I was honored to be asked, by Paul Zollo, to play at his photography opening Angeleno Portraits at the Talking Stick in Venice, CA this past Sunday. Paul brings the same great sensitivity and clarity, that he uses in his songwriting and writing, to his portrait photography. The opening boasted an amazing array of talent – culminating in a performance by Paul Zollo with the accomplished members of his band – Earl Grey, Billy Salisbury, Chad Watson, Bob Malone, Edoardo Tancredi, and John O’Kennedy. The exhibit will be there through the end of January.
I didn’t know Paul until a little over a year ago. I met him at the Songwriters’ Co-Op at the Pig’n Whistle in Hollywood. He read excerpts from his inimitable Songwriters on Songwriting and he was there to provide his insights to each of the songwriters who performed a song that night. He offered some very kind words about my work and later, via email, we struck up a correspondence. I’m pleased to say that he’ s become a wonderful ally – and we’ve forged the beginnings of a friendship. It’s quite something to meet someone who has been a “hero” and then to be able to call him a friend.
One of the high points of last year was receiving a review, from Paul, for Trust the Sky. It felt like the review of a lifetime, to me, and I am forever grateful that he wove such words together in talking about that body of work.
I’m including a link to Paul’s online music ezine /blog bluerailroad.com. [see the Blogroll] I’ll also include the review below.
Many thanks to you, Paul Zollo, for your support and great words of encouragement – both written and spoken. _______________________________________________ Trust the Sky – paula mcmath Review by Paul Zollo bluerailroad.com
She writes the kind of songs people say nobody writes anymore. The kind of songs written by the greatest of the great singer-songwriters – songs with uniquely poetic lyrics wed to gorgeous melodies, songs in which both the words and the music are equally inventive and inspired. In great songs, it’s not the words or the music that matter most, but the way in which they connect. In her songs the melodies and lyrics glide together with the immaculate dynamism of figure skaters. The haunting “Trust The Sky,” for example, is a song of quiet zen acceptance, of learning to trust the universe. Its tune is ripe with unexpectedly delightful melodic passages, such as the bluesy turn on the title phrase at the end of each chorus. It’s surprising and beautiful, as is this entire album. Add to that a bridge of aching yearning that resolves into a sparsely tender acoustic guitar solo, surrounded in loving instrumental touches, combined with a lyric of gentle confidence, and you have something timeless and great.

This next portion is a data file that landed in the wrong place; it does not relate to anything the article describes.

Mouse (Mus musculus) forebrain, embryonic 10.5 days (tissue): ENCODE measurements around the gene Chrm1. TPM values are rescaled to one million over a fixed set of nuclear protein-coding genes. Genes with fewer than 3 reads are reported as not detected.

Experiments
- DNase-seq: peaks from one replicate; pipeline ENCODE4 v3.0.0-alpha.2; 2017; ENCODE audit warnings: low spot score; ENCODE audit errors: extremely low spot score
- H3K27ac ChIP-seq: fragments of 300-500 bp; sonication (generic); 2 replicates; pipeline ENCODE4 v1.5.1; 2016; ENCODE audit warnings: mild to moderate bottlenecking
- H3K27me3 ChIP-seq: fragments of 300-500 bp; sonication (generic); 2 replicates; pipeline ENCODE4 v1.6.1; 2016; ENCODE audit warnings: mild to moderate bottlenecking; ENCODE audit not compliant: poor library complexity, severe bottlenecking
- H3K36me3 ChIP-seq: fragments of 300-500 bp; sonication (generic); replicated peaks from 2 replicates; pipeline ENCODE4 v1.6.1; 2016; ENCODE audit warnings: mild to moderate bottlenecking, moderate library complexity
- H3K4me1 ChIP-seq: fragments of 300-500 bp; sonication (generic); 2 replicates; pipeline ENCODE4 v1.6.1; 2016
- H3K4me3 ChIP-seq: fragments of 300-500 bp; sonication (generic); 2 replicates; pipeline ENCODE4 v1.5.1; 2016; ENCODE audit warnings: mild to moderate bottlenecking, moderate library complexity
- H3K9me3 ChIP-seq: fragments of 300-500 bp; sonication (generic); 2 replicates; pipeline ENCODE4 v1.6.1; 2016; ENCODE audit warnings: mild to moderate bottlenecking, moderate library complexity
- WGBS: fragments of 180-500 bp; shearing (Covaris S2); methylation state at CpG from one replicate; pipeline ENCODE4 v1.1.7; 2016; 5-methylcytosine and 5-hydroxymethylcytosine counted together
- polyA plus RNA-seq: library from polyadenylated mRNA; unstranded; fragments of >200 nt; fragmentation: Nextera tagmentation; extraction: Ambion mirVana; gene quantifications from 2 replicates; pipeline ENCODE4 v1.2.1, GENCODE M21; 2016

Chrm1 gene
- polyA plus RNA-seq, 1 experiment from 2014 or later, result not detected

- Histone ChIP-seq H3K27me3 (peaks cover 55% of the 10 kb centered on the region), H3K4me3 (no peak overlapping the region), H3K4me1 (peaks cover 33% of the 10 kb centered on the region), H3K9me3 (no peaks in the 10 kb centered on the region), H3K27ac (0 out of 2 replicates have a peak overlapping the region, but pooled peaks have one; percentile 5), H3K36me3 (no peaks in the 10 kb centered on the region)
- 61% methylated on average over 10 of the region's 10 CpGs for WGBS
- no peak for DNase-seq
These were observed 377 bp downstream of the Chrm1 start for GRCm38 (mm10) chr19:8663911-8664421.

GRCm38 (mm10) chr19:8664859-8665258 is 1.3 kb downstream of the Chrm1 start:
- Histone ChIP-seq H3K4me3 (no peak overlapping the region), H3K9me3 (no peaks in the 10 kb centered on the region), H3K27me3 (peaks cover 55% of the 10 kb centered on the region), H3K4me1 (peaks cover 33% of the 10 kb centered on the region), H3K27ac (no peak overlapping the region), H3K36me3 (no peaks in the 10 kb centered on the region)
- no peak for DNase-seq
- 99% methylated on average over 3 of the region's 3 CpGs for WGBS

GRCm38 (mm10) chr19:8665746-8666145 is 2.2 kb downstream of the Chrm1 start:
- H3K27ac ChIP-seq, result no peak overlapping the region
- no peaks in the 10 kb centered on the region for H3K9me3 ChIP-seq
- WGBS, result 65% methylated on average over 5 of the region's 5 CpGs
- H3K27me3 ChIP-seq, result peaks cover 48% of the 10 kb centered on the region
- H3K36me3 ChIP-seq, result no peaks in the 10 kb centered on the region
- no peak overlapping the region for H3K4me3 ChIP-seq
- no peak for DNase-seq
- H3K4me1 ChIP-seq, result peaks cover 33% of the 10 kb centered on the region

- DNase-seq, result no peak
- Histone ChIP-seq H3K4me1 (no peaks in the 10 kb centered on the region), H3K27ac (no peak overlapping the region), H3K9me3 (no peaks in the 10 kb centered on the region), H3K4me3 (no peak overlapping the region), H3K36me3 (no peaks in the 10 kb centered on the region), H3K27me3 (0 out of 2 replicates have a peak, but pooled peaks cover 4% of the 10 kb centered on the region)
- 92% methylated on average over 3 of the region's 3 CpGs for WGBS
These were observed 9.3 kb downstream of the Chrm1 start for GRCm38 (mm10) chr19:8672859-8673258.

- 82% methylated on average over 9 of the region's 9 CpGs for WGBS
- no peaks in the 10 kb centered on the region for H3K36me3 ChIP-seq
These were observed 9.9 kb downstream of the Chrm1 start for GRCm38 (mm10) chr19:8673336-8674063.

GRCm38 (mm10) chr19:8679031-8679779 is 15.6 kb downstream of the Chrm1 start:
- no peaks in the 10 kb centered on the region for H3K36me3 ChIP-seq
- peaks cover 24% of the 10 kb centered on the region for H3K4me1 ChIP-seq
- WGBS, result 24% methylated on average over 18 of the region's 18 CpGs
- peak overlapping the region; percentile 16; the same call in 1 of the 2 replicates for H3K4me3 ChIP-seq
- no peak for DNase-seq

The production throughout – as steered by Paula with the multi-instrumental Ian Hattwick (who also co-wrote several of these songs and contributes lovely musical touches to each track) – is wisely subtle, always understating the arrangements to enhance rather than overwhelm these powerful songs. These songs are not only inspired, they’re crafty – designed by a savvy songwriter to last, so that they won’t fall apart on the street like a cheap radio. But they are singularly uncontrived, which is the hardest challenge for all songwriters, met and surpassed by Paula, to write something which is fresh and unheard, yet alive with a timeless inevitability. Her songs sound great on first listening, and only grow richer in time.
“Without Ever Saying A Word” is a breathtaking ballad that is brilliant in its simplicity. Kind of the lyrical flipside to George Harrison’s “Something,” it’s built on a clever conceit but easily transcends cleverness to pinpoint an intangible, always a hard hurdle to clear in the realm of romantic songs, and with a gorgeous tune. “So Long” is a great upbeat declaration, and on it she bears the kind of edgy but passionate feminine presence of a Liz Phair or Patti Smith. Sparked by an unrestrained electric guitar solo by Hattwick, it shows the range she possesses, from tender ballads to rockers. The poignant “3 Flights of Stairs” displays the kind of lyrical spell she can cast, as she projects images of fragile vulnerability, connecting this stairway to a person’s crooked spine so that we not only recognize her subject, we internalize it.
That this is her debut album is hard to believe, because it resounds like the work of a mature, experienced singer- songwriter, someone who’s been doing this for decades. But like Laura Nyro, Carole King and others who wrote inimitable masterpieces from the very start, Paula is a prodigiously gifted singer- songwriter who has taken her inherent abilities and soared with them. With clear and confident vocals and a natural gift for harmony singing (she beautifully overdubs harmonies with her own voice with the warm assurance of Joni Mitchell or Dan Fogelberg), she has everything it takes and more to be a lasting presence in our musical landscape. In a world where there seems to be too much of everything except time to take it all in, this is a collection of songs that demands attention, and given it, it’s time well-spent. This is a record that makes no promises it doesn’t keep, but culminates in the promise of more to come. Paula McMath is very much the real deal, an artist plugged directly into the electric current of creativity. This is not to be missed.